Climate change will subsequently cause more school absences and negatively affect outcomes for vulnerable students. Even more serious dangers, including premature deaths, are likely to increase among newborns.
Exposures to oak, birch and grass pollen are predicted to trigger nearly 6,000 more asthma-related emergency department in children annually if temperatures tick-up by 2 degrees Celsius and escalate to nearly double that total if warming is doubled to 4 degrees Celsius. Researchers said children in minority groups and those who are uninsured are more likely to experience those issues.
Fetuses exposed to wildfires increasingly worsened in severity and length by climate change face significant dangers posed by smoke and dangerous air pollutants, found the report. There is a potential, scientists said, that the country sees a dramatic increase in preterm birth as wildfire activity proliferates.
Sea level rise is a growing danger for coastal cities, and both inland and ocean-based flooding is responsible nearly 100 deaths in people 19 and younger between 2017 and 2021 — 16% of all flood-related drownings.
The report found around 185,000 children are estimated to experience complete home loss if no adaptation actions are taken alongside 50 cm (about 19 inches) of global sea level rise. That figure explodes to over 1 million if sea level rise climbs to a catastrophic 100 cm.
East Coast states threatened by tick-borne diseases are projected to see an acceleration of new cases in the coming years. EPA researchers found an additional 2,600 cases of Lyme disease are likely annually if temperatures rise globally by 2 degrees Celsius, but that total multiplies nearly ten-fold to 23,400 new yearly cases under 4 degrees of warming.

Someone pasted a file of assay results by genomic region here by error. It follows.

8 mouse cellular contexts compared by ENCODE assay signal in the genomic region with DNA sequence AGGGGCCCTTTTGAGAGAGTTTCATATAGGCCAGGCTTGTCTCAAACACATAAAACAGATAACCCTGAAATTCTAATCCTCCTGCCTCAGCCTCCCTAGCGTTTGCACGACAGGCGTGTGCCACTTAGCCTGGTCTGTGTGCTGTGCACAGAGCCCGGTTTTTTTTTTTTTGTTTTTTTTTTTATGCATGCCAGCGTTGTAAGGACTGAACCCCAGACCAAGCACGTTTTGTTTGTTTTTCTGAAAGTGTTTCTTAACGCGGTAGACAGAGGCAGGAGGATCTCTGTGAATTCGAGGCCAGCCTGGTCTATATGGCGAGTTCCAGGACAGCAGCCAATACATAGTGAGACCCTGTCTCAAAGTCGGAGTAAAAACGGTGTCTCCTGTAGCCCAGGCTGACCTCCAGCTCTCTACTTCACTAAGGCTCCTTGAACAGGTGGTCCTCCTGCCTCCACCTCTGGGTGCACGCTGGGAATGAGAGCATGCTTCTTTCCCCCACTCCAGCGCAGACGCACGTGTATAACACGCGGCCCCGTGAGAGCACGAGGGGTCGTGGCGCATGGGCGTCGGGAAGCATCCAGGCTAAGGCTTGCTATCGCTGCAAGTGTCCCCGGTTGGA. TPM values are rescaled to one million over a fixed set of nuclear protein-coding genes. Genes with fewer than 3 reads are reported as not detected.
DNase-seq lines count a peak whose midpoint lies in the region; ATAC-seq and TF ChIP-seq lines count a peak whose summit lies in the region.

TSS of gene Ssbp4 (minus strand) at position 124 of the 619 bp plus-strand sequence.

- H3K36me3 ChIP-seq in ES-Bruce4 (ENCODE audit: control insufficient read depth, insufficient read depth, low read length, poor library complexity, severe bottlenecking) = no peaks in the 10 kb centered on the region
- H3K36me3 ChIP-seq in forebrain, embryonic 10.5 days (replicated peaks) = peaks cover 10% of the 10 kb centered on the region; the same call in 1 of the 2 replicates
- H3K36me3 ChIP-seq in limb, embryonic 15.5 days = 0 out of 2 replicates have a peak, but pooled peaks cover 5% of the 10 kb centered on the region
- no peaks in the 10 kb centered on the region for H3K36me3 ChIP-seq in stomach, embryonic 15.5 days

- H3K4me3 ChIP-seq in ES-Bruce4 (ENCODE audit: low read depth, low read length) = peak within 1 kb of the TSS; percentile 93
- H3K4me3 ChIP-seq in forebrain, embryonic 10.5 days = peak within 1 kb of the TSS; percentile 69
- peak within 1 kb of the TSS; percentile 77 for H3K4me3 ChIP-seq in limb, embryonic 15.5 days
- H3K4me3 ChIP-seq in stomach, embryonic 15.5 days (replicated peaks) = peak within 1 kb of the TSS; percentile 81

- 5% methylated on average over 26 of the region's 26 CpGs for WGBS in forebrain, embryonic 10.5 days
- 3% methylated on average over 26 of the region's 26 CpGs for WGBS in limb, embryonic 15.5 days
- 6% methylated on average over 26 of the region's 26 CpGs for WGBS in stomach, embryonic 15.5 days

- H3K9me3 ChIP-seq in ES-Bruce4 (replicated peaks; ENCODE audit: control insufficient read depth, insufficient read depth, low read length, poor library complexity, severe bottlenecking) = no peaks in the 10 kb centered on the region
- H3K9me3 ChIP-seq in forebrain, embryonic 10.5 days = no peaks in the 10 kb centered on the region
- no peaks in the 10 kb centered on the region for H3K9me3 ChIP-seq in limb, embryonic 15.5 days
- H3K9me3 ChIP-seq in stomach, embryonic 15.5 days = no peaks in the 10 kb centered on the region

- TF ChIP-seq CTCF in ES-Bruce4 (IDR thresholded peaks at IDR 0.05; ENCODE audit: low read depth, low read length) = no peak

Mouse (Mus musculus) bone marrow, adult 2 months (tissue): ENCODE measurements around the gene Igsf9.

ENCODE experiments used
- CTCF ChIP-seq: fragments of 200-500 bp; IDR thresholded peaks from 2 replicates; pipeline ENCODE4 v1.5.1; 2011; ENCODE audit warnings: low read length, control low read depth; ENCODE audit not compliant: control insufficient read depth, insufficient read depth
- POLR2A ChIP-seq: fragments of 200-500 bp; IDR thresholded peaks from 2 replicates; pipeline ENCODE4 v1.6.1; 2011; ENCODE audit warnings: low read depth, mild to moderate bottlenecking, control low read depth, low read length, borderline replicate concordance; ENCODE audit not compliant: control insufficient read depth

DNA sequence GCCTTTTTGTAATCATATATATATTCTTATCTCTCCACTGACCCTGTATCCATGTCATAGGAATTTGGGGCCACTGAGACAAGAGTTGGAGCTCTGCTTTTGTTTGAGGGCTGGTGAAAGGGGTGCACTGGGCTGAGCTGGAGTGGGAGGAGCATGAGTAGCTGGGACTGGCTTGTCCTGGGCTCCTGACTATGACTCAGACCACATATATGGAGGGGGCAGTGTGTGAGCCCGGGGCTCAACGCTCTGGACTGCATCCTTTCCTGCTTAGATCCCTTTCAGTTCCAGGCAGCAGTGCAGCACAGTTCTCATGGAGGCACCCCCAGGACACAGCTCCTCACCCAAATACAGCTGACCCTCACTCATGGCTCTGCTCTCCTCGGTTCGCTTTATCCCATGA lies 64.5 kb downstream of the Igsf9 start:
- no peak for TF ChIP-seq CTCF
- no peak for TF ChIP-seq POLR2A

West Nile virus, a persistent problem in New York City, is also likely to undergo changes, magnifying the number of cases with severe outcomes and greater infection numbers.
“EPA’s new report offers a clear, compelling overview of how climate change impacts our children’s health,” said Elizabeth Bechard, senior policy analyst for Moms Clean Air Force, a nonprofit. “Its findings underscore the necessity of considering children’s well-being in every climate policy — and the moral urgency of taking effective action to stop climate pollution on behalf of younger and future generations.”
The latest research echoes scientific projections that expect climate change to provoke dangers for younger people at risk to extreme weather events, a phenomenon analyzed by the Advance/SILive.com in a six-part series, Staten Island 2100.
United Nations experts said people younger than 10 years old in the year 2020 are projected to see a “nearly fourfold increase in extreme events under 1.5C of global warming, and a fivefold increase under 3C warming.”
“The new report is painful to read, but necessary,” said Bechard. “It offers an important roadmap for policymakers, parents, teachers, health care providers, and childcare workers by highlighting both the challenges we face and potential solutions. For all who care about children’s well-being, EPA’s new report is a call to action — a call we must answer for our children’s sake.”